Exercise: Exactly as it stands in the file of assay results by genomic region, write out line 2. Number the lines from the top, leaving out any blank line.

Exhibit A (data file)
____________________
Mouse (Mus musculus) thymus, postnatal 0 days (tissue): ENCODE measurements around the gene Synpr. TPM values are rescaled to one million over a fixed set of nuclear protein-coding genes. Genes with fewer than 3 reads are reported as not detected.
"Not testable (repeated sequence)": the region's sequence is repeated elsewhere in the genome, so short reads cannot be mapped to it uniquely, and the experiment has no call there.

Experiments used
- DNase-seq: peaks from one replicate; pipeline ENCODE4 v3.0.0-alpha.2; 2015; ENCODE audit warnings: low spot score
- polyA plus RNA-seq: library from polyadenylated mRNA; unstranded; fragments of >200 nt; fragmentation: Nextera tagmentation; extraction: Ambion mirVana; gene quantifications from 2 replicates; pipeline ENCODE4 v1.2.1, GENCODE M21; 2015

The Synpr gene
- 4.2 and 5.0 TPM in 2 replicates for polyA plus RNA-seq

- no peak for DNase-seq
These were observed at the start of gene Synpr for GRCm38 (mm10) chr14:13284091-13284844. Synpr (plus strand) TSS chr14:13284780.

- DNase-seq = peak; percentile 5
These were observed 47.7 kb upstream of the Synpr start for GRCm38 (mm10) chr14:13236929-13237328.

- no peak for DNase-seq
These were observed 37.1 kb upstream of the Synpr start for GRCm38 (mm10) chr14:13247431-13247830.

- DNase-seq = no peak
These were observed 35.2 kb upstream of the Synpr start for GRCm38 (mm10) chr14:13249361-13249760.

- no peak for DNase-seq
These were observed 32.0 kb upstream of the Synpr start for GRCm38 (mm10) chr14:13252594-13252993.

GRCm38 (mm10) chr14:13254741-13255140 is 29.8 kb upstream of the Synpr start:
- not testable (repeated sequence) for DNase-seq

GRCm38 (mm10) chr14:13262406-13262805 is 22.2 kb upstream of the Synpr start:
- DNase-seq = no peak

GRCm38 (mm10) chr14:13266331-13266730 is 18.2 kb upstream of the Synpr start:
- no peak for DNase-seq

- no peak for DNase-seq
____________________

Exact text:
"Not testable (repeated sequence)": the region's sequence is repeated elsewhere in the genome, so short reads cannot be mapped to it uniquely, and the experiment has no call there.